OLC recognized for beating retention oddsFeb 9th, 2012 | By tcj | Category: 23-3: Technology and Culture, Tribal College News
In August, Oglala Lakota College (OLC, Kyle, SD) was recognized nationally for “beating the odds” in helping students most prone to dropping out of college stay on track toward graduation. In a new national report published by HCM Strategists, a Washington, DC, public policy advocacy firm, OLC is profiled along with 31 other post-secondary institutions for its efforts to improve college completion rates and prepare students for successful careers.
The unfortunate reality is that approximately 2.2 million students will enroll as full-time freshmen in America’s colleges and universities this fall, but less than 60% will earn a four-year degree within six years, and less than 30% will earn a two-year degree within three years. The odds are even worse for low-income and minority students, which puts America further behind in meeting future workforce needs.
According to the Georgetown University Center on Education and the Workforce, nearly two-thirds of available jobs by 2018 will require some sort of post-secondary education. Employers are expected to need nearly 22 million new workers with postsecondary degrees, but colleges will fall short of meeting that need by three million graduates.
The report, “Beating the Odds: What It Means and Why It’s Important” (developed with support from the Bill & Melinda Gates Foundation) is the result of a series of conversations with leaders from 32 post-secondary institutions about what colleges must do to help students— particularly low-income, minority, and adult students—successfully earn a degree. Each of the colleges and universities featured in the report is considered a national model for its efforts to boost completion rates.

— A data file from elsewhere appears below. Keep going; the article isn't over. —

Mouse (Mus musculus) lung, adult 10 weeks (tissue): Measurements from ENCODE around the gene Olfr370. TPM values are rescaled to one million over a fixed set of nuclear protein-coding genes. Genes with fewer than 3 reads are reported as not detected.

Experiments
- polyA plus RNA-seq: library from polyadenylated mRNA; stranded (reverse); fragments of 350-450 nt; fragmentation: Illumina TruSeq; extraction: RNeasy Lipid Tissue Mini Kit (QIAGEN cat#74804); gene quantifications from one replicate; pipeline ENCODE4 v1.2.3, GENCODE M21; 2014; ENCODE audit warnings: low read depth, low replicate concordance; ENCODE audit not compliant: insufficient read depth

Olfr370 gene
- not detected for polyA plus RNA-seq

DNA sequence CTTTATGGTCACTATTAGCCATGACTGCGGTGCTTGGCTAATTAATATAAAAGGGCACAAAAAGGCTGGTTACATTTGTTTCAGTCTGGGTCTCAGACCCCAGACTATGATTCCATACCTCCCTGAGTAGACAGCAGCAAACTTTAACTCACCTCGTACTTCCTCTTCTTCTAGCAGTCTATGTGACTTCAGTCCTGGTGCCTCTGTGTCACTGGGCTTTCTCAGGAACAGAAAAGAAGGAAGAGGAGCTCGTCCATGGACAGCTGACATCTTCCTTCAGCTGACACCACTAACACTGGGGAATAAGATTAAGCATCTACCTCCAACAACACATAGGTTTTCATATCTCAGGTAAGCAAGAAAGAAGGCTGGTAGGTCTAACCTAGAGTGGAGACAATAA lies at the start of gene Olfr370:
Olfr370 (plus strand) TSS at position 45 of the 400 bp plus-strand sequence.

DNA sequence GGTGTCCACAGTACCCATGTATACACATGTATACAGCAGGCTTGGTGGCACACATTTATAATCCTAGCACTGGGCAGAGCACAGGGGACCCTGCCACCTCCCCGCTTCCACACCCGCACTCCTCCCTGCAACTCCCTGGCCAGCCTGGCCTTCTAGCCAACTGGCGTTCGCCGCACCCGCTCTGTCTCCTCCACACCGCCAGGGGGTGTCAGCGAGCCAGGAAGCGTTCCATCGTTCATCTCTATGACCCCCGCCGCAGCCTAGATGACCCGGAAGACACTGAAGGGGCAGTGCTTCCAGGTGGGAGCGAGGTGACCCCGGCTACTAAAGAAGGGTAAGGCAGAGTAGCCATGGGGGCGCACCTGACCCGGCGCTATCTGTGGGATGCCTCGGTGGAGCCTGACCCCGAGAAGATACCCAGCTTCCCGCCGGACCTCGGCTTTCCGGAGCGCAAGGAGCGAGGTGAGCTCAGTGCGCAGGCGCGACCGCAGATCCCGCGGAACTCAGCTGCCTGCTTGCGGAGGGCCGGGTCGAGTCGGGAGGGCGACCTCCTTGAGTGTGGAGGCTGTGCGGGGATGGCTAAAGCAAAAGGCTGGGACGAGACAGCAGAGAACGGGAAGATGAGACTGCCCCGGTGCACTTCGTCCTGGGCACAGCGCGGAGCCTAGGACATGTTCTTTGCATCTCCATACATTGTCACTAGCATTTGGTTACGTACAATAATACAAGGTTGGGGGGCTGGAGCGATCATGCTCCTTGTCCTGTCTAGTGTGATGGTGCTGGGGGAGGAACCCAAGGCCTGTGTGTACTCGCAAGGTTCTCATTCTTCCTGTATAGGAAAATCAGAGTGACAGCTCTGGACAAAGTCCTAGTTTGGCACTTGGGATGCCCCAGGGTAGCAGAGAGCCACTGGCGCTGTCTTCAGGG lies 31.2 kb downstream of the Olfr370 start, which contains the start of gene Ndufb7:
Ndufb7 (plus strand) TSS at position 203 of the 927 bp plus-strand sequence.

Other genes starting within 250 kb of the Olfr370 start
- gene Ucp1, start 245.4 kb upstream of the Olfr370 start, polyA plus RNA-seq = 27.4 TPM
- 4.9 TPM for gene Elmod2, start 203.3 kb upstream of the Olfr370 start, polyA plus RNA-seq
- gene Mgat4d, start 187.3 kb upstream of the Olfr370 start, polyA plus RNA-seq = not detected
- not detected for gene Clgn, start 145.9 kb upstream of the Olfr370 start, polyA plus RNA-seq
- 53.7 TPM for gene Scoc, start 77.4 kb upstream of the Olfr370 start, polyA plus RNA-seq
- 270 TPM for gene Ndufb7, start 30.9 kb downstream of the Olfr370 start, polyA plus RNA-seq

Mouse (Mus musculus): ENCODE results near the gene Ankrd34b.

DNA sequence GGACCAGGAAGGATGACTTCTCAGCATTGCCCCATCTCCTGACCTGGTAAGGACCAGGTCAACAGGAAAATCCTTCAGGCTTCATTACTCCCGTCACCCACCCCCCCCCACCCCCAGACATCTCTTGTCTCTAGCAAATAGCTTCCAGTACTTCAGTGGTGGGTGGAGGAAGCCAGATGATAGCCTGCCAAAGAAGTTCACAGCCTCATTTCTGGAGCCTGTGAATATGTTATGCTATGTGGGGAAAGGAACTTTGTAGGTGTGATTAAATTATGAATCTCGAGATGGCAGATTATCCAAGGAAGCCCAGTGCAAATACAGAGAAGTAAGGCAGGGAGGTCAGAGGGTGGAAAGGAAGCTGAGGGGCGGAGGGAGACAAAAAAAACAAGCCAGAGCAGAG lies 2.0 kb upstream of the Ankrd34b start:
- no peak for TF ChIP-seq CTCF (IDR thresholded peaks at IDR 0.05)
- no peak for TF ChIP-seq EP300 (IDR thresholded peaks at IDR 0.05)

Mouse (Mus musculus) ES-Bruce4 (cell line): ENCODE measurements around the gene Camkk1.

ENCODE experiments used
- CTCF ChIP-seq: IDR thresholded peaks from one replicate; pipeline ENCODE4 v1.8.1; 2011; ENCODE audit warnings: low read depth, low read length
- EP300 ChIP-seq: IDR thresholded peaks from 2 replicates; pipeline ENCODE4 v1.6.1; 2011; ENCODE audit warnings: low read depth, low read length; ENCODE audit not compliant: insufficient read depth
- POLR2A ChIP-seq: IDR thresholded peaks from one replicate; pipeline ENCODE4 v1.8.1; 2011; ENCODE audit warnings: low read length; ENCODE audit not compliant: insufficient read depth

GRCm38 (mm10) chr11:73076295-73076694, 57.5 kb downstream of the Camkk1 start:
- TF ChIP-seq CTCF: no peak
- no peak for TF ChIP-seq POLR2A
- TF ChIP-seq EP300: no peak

“The odds of a low-income American completing college haven’t changed in at least 20 years,” says Kristin Conklin, founding partner at HCM Strategists. “Oglala Lakota College is demonstrating how to beat those odds, ensure student success, and help our economy recover. Today these campuses are the exception. The ‘Beating the Odds’ report provides a blueprint for others to follow.”
Native American youth require more remedial education than the overall average for college students. This increases the time or number of credit hours to completion. In 2006, OLC established a Foundational Studies Department to address remedial education. More than 65% of entering freshmen at OLC require some remedial education to prepare them for college-level coursework. Student success in these remedial courses leads directly to program completion in higher education.
“It does not come as a surprise that the OLC has been recognized as one of 32 colleges/universities across the country as ‘beating the odds’ in helping our students reach one of the most important days on the Pine Ridge Indian Reservation—graduation day,” says OLC’s President Thomas Shortbull. “The faculty, staff, students, and the Board of Trustees at OLC stand ready to meet all challenges when it comes to making sure that our students receive a quality education. You see, we are rebuilding the Lakota Nation one student, one graduate at a time.”
The institutions featured in the “Beating the Odds” report represent different sizes, sectors, and programs, but share a similar focus on serving a low-income, minority, and mobile student population and improving persistently low degree attainment rates. The report identified four key approaches to dramatically improve student success. These include helping students prepare for the rigors of college, focusing on retention through student support, more effectively serving the unique needs of today’s students, and demonstrating leadership in creating a culture of completion by uniting the campus in a shared responsibility for student success and completion.
The report is available online at www.hcmstrategists.com/impact.aspx.